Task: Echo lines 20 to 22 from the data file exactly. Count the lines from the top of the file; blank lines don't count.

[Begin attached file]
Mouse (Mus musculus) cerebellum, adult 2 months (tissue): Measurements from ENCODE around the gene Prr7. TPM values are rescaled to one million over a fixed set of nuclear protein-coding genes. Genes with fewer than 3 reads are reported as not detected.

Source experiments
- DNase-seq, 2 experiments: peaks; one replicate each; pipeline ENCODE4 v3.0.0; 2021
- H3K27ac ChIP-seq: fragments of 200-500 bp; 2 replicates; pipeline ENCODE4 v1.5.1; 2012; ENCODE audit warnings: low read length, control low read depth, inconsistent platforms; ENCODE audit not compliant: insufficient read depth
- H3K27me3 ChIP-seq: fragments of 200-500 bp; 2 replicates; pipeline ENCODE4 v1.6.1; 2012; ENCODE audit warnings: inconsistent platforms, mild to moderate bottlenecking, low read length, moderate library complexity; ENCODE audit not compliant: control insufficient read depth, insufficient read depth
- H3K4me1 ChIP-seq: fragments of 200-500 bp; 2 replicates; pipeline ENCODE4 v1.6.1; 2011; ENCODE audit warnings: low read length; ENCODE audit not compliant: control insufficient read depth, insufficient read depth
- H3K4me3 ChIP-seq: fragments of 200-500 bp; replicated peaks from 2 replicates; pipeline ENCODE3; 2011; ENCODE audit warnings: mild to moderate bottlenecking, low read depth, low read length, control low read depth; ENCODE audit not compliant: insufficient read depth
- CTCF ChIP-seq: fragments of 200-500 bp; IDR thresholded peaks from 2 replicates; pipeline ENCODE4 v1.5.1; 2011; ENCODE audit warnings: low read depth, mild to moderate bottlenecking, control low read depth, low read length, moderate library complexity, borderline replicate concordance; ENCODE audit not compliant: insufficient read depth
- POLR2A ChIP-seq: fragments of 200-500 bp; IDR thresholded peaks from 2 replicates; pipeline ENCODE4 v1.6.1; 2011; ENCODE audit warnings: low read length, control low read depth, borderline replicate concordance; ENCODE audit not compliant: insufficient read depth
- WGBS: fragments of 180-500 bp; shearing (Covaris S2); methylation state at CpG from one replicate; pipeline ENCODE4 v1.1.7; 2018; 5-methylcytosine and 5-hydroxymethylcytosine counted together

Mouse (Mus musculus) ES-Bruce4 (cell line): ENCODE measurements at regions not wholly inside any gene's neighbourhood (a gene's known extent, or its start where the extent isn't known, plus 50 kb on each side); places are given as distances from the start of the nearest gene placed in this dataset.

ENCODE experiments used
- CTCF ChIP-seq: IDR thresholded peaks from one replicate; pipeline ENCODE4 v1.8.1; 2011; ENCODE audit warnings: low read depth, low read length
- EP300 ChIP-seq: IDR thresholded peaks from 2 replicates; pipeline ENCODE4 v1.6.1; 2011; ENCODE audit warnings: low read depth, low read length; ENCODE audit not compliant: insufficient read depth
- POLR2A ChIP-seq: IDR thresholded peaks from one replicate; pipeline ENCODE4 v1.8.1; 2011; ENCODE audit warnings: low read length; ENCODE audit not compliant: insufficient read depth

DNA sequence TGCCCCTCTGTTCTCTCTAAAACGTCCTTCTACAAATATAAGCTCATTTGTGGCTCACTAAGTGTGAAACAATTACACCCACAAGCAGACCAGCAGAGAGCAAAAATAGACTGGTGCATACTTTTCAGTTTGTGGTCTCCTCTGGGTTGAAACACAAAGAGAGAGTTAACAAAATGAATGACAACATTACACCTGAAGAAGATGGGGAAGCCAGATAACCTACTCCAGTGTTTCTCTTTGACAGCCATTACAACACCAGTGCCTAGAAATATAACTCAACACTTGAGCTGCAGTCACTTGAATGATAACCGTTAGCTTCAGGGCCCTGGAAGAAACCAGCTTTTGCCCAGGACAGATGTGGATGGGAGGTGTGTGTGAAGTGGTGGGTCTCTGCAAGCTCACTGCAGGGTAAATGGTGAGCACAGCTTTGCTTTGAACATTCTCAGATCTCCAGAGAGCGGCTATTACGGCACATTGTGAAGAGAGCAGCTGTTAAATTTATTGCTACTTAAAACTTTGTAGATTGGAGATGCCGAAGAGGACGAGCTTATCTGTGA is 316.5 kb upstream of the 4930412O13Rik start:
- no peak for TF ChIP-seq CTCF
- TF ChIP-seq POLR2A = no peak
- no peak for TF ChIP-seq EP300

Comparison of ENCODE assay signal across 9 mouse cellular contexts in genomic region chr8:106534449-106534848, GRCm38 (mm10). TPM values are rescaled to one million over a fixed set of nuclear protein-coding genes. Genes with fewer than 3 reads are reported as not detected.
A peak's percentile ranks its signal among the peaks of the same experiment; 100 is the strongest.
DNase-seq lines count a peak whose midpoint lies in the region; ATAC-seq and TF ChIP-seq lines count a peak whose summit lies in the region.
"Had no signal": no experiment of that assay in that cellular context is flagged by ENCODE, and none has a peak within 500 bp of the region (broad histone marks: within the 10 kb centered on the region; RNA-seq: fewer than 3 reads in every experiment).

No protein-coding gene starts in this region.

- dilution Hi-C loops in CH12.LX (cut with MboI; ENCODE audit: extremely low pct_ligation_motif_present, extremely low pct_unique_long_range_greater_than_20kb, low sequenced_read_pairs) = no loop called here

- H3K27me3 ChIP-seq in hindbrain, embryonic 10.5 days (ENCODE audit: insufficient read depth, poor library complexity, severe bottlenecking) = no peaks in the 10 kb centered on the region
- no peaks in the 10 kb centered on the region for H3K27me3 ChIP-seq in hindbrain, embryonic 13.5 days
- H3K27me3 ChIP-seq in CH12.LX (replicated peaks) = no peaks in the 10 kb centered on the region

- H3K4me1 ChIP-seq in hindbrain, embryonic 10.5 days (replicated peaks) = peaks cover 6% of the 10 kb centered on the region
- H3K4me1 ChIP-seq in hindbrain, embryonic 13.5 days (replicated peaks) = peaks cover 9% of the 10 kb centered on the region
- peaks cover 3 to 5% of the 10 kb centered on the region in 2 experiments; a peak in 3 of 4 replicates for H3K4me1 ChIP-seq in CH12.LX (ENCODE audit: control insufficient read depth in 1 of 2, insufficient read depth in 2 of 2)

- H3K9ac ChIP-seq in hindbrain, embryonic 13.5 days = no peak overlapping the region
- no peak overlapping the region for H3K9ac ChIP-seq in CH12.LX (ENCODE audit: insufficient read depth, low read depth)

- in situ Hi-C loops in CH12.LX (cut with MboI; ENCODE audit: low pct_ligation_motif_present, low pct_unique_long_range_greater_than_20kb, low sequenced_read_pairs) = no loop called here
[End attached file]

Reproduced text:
Comparison of ENCODE assay signal across 9 mouse cellular contexts in genomic region chr8:106534449-106534848, GRCm38 (mm10). TPM values are rescaled to one million over a fixed set of nuclear protein-coding genes. Genes with fewer than 3 reads are reported as not detected.
A peak's percentile ranks its signal among the peaks of the same experiment; 100 is the strongest.
DNase-seq lines count a peak whose midpoint lies in the region; ATAC-seq and TF ChIP-seq lines count a peak whose summit lies in the region.